Syracuse University Magazine


Studio Sessions Are a Hit for All

Beautiful music is made on a daily basis at SubCat Studios, a 10,000-square-foot professional sound recording complex in downtown Syracuse where dozens of bands lay down tracks and seven locally based labels produce CDs. But SubCat hits a particularly sweet note when it plays host to The Inclusive Recording Studio, an intensive six-week summer course in which music education graduate students teach people with disabilities—most of them area high school students—to operate the studio’s recording equipment. “Through intense instruction and mentoring relationships, we get the kids past any fears they may have of technology and show them what’s possible,” says James Abbott, audio technology instructor at the Setnor School of Music in the College of Visual and Performing Arts.

Music education professor John Coggiola, who co-teaches the course with Abbott, believes that learning to use advanced technology empowers and enables students with disabilities, while offering special advantages to music teachers entering the profession. “It’s important for teachers to see how much these kids can accomplish in a ‘no limitations’ environment,” Coggiola says.

Jointly sponsored by the Setnor School, the School of Education, the Burton Blatt Institute, and the Taishoff Family Foundation, The Inclusive Recording Studio is part of the Music Technology Access Project, an ambitious initiative with at least three related goals: to teach people with disabilities the skills necessary for professional digital recording, editing, and mixing with Avid Pro Tools and Apple Logic Pro software; to develop and codify effective methods for the teaching of these skills for educators across the country and around the world; and to refine and adapt the software programs toward universal accessibility. “The addition of options to available industrial software may open up new career paths in music recording, television broadcasting, and related areas for people with various types of disabilities,” Abbott says.

Mia Quatrone ’12, G’13 (pictured above), a master’s degree candidate from LaFayette, New York, was among the students enrolled in the course this summer. “During the first weeks, we are taught everything there is to know about running the studio, with constant reminders from our professors that we will soon be teaching what we are learning,” says Quatrone, who plans to teach music at the elementary school level. “Then we begin working with our students, who come to the program presenting a wide range of teaching challenges, including autism, Down syndrome, and attention deficit hyperactivity disorder. Seeing them working in the studio, setting up equipment, and operating the mixing board really opened my eyes to teaching students with disabilities.” Andrew Dolloff, who teaches instrumental music at Onondaga High School in Nedrow, New York, agrees. “Being part of this first-of-a-kind program really helped me look at music education from an entirely different and exciting perspective,” says Dolloff, who has a master’s degree from Stony Brook University and took the course through University College.  “The growth I saw in these students in only a few weeks was tremendous—and very inspiring to me as a music teacher.”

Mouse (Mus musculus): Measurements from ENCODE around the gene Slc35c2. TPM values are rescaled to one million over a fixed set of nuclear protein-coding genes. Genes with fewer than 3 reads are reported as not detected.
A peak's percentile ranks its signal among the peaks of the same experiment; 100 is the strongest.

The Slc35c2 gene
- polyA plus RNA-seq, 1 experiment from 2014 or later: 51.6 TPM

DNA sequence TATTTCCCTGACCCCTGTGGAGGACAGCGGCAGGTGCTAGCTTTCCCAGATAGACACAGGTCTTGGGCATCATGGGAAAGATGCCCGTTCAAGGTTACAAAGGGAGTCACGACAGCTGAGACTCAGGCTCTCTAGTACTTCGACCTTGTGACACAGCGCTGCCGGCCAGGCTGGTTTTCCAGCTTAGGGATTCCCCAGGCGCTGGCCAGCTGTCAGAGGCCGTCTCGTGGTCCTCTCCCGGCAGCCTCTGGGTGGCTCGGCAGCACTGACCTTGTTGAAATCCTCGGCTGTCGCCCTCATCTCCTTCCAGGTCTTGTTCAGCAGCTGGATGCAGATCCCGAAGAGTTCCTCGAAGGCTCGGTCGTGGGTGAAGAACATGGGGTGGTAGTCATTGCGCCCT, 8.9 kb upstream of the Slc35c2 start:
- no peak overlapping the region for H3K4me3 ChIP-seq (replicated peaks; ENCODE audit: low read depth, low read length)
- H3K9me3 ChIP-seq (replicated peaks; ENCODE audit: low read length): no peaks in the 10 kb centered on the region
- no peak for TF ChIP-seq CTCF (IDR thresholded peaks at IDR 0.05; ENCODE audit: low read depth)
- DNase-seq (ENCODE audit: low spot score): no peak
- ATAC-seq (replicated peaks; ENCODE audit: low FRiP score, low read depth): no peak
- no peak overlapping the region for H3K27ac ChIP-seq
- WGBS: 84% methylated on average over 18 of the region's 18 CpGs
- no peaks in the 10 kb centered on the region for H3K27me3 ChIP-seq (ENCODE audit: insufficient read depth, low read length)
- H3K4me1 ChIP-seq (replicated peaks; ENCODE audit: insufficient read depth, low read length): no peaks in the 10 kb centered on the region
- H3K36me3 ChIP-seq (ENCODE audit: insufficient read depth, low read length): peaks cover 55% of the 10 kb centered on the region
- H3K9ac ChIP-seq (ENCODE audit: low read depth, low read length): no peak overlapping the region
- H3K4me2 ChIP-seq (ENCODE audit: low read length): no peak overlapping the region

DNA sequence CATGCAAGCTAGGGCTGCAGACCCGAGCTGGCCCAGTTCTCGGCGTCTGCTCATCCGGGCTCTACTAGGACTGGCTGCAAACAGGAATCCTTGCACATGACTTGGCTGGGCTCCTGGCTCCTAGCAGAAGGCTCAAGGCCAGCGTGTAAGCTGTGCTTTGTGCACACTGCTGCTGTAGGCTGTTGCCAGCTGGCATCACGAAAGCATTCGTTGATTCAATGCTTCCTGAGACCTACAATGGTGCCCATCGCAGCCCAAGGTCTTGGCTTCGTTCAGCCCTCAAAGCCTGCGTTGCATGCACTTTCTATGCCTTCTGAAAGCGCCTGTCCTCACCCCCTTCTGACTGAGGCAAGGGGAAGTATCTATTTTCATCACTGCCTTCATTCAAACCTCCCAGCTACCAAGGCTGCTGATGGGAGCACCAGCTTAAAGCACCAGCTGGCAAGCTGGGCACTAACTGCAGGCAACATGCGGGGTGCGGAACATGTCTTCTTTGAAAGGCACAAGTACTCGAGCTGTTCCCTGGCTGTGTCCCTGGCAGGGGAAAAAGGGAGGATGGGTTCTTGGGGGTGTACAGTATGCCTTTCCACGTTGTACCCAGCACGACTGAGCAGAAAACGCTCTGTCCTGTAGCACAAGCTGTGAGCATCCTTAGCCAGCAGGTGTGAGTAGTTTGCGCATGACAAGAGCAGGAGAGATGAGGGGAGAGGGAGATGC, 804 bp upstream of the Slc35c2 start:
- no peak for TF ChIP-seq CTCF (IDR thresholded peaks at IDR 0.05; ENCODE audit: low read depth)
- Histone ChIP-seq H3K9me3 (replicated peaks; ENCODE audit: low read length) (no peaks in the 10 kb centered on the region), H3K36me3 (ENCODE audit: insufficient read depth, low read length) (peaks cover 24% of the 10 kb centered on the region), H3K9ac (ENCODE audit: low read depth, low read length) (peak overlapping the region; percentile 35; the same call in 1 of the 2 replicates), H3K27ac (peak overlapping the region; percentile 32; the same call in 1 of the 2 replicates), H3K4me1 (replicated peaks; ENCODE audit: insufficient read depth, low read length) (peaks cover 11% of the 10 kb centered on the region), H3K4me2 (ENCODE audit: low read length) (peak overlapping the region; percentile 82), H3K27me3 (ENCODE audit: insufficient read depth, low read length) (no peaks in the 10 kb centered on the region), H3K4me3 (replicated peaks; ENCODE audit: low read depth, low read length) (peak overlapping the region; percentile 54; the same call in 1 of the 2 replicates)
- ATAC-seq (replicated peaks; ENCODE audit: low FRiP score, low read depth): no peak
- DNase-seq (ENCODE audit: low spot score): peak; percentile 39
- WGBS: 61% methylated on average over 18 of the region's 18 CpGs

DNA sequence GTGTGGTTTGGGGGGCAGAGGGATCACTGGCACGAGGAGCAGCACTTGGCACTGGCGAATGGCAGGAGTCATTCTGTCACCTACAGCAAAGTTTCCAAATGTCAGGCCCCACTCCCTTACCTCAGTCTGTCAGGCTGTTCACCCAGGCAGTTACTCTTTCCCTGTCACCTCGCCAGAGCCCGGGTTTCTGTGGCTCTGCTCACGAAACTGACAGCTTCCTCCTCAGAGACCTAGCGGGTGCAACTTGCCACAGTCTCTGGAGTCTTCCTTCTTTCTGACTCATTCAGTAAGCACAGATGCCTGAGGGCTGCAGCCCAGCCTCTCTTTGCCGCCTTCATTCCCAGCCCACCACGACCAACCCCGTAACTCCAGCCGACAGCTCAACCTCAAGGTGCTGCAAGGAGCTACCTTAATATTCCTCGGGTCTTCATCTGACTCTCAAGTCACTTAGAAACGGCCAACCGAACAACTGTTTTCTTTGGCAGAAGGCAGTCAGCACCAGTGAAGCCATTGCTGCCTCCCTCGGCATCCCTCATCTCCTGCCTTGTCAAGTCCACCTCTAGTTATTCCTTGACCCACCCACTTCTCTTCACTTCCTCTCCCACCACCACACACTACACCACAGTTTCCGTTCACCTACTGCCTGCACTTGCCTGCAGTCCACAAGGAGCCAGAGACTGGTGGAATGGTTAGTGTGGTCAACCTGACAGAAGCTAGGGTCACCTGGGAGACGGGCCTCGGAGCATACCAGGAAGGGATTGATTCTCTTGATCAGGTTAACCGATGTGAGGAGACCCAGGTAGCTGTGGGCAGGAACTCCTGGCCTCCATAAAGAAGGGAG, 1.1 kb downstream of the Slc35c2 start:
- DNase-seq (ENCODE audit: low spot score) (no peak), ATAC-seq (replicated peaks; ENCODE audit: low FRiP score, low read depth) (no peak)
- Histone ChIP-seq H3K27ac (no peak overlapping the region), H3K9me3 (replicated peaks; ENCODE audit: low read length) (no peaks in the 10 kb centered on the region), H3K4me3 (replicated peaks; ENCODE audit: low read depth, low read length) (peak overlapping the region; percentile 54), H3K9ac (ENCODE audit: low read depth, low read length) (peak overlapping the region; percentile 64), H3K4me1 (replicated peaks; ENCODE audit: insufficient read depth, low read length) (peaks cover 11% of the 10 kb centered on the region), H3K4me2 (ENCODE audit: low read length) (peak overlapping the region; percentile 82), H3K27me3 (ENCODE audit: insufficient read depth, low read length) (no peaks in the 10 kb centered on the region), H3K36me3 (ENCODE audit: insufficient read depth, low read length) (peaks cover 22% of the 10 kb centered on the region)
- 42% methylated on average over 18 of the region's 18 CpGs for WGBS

Abbott points out that most SU students taking the course are not planning for careers specifically focused on teaching students with disabilities, and that makes the experience all the more valuable for them. “It gives them the professional edge of having worked in an inclusive environment,” he says. “They’re going to go out and teach in all kinds of schools, and one day a special education teacher is going to knock on the door and say, ‘Hey, I’ve got this student with a disability who is a really talented singer. Would you let this kid take your voice class? Would you let this kid sing in your chorus?’ And when that happens, they will be ready to include that student.”   —David Marc